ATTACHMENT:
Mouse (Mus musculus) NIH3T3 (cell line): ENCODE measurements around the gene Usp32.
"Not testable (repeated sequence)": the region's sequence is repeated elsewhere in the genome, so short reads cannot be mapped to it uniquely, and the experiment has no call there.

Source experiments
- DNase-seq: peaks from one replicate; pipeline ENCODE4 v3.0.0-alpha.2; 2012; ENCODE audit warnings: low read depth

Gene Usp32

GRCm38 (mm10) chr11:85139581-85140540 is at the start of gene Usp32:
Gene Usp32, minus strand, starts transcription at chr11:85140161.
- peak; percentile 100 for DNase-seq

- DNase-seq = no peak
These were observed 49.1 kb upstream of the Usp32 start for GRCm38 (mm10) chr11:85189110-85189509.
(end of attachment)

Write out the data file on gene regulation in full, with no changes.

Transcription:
Mouse (Mus musculus) NIH3T3 (cell line): ENCODE measurements around the gene Usp32.
"Not testable (repeated sequence)": the region's sequence is repeated elsewhere in the genome, so short reads cannot be mapped to it uniquely, and the experiment has no call there.

Source experiments
- DNase-seq: peaks from one replicate; pipeline ENCODE4 v3.0.0-alpha.2; 2012; ENCODE audit warnings: low read depth

Gene Usp32

GRCm38 (mm10) chr11:85139581-85140540 is at the start of gene Usp32:
Gene Usp32, minus strand, starts transcription at chr11:85140161.
- peak; percentile 100 for DNase-seq

- DNase-seq = no peak
These were observed 49.1 kb upstream of the Usp32 start for GRCm38 (mm10) chr11:85189110-85189509.